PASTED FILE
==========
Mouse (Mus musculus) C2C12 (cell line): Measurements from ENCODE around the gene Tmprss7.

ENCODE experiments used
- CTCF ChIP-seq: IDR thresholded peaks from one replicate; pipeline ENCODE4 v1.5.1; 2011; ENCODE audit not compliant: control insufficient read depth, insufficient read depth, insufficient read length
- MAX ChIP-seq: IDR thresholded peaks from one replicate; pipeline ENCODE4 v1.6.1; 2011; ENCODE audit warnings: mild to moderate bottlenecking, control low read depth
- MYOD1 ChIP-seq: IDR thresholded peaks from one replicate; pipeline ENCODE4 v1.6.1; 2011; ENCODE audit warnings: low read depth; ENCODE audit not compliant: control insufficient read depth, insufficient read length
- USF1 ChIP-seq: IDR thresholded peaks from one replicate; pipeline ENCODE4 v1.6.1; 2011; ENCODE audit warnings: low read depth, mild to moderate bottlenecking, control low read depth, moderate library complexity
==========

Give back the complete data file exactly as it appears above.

Mouse (Mus musculus) C2C12 (cell line): Measurements from ENCODE around the gene Tmprss7.

ENCODE experiments used
- CTCF ChIP-seq: IDR thresholded peaks from one replicate; pipeline ENCODE4 v1.5.1; 2011; ENCODE audit not compliant: control insufficient read depth, insufficient read depth, insufficient read length
- MAX ChIP-seq: IDR thresholded peaks from one replicate; pipeline ENCODE4 v1.6.1; 2011; ENCODE audit warnings: mild to moderate bottlenecking, control low read depth
- MYOD1 ChIP-seq: IDR thresholded peaks from one replicate; pipeline ENCODE4 v1.6.1; 2011; ENCODE audit warnings: low read depth; ENCODE audit not compliant: control insufficient read depth, insufficient read length
- USF1 ChIP-seq: IDR thresholded peaks from one replicate; pipeline ENCODE4 v1.6.1; 2011; ENCODE audit warnings: low read depth, mild to moderate bottlenecking, control low read depth, moderate library complexity